As I reflect on the course of action that governments around the world have taken in addressing the current financial crisis, I realise that there is something profoundly disturbing in these actions. If the underlying problem is an investment bubble financed by savings which have been invested into projects that are based on wildly unrealistic expectations, then shifting these inflated assets from the balance sheets of the private sector to the balance sheet of the public sector is not going to solve anything. It will buy time for a short period until investors realise that the underlying premises which supported the valuation of these assets are still as wildly unrealistic as they were before, only now a government guarantee has been slapped on. Governments, however, will still have to pay for the bill... and how will they do that? As little, if any cash will be forthcoming from these investments, my hypothesis is that they will either: (i) eventually raise taxes or (ii) print money which will lead to inflation (another form of tax). As a consequence, the losses will have been transferred from those who held the risk of these inflated assets to society at large.

Losses, like the previous 15 years of profit, should accrue to those that took the risk in investing in these assets. Share and debtholders in financial intermediaries should be wiped out where appropriate, shareholders in general should also suffer from the new revised valuations, and real estate should similarly adjust (these are, after all, risky assets). The necessary wealth destruction and consequent deleveraging should take place, fast. I suspect, further, that bearing these losses will not lead to serious social unrest as most of these investors have alternative sources of wealth. The only part of the financial system that, in my opinion, merits government intervention is the payments system and commercial bank accounts. Another possible alternative, if the level of uncertainty is such that a liquidity freeze sets in, could be for the government to set a floor at, say 25-30%, of peak prices in certain markets. It is highly unlikely that this level would ever be reached but it would provide support and comfort to an unstable market.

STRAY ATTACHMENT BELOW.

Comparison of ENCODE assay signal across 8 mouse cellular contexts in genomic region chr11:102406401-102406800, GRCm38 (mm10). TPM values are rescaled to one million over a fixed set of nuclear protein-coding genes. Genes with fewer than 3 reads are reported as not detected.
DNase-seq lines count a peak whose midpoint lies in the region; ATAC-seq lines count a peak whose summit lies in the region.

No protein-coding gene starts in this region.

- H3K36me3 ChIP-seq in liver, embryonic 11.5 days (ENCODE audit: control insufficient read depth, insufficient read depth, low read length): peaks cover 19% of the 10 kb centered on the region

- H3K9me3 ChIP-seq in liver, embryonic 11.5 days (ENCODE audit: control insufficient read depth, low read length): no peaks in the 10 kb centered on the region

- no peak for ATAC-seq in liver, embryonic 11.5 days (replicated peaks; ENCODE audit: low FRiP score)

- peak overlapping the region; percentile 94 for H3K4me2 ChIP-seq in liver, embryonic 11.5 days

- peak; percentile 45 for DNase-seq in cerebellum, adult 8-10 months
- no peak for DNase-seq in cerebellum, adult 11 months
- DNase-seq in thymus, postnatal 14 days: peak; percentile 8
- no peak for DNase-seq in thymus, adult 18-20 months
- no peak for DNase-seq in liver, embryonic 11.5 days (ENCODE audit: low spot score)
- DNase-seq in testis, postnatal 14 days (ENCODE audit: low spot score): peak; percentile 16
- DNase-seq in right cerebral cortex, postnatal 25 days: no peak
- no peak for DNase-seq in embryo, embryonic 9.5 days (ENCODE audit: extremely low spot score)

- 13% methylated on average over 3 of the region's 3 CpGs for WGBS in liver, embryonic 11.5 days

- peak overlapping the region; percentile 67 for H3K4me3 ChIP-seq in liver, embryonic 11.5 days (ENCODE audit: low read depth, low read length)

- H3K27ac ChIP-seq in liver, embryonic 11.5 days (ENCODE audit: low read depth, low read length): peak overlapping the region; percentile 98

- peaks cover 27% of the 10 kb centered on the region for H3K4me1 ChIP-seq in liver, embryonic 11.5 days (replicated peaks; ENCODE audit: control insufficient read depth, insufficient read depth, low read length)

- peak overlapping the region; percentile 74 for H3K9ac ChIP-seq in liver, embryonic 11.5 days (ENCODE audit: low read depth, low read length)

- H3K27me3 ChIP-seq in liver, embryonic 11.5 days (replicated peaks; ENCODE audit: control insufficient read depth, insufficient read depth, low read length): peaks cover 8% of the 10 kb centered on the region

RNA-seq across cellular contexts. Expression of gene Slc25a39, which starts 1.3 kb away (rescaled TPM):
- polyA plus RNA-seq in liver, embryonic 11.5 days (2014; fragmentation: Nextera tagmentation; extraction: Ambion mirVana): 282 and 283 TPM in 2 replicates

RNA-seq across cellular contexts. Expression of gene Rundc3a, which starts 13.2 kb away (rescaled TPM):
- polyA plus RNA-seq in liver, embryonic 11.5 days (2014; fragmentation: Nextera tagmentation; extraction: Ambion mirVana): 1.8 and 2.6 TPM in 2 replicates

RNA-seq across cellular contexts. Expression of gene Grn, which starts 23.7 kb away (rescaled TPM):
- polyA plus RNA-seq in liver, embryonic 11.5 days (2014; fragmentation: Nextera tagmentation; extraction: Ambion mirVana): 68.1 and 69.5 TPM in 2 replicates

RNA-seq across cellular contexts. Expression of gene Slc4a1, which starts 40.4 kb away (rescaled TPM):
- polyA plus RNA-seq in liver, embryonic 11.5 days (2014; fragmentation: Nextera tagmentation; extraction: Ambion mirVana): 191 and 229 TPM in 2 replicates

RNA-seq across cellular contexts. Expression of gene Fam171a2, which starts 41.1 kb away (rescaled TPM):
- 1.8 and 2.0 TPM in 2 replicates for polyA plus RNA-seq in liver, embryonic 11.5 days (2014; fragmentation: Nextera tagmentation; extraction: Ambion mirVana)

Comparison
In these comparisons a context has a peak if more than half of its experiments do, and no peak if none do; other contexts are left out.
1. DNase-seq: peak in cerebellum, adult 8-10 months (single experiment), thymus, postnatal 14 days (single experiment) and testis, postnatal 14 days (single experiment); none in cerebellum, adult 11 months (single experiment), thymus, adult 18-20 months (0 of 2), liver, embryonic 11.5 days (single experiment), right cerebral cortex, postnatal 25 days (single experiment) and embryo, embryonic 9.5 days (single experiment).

On the economic side, I concur with the idea that governments use their borrowing capacity to undertake investment projects which can have an effect on productivity; primarily infrastructure investments . These projects can act as a cushion on reductions in aggregate demand, temporarily alleviate unemployment and promote future competitiveness. Eventually, however, reality must kick in and economic players (capital and labour) will have to adjust to lower returns, or, better still, a new productivity model will have to be found. If the right incentives are provided, I have no doubt as to mankind’s ability to develop another groundbreaking development. Just think how much the world has changed (positively) in the last 100 years.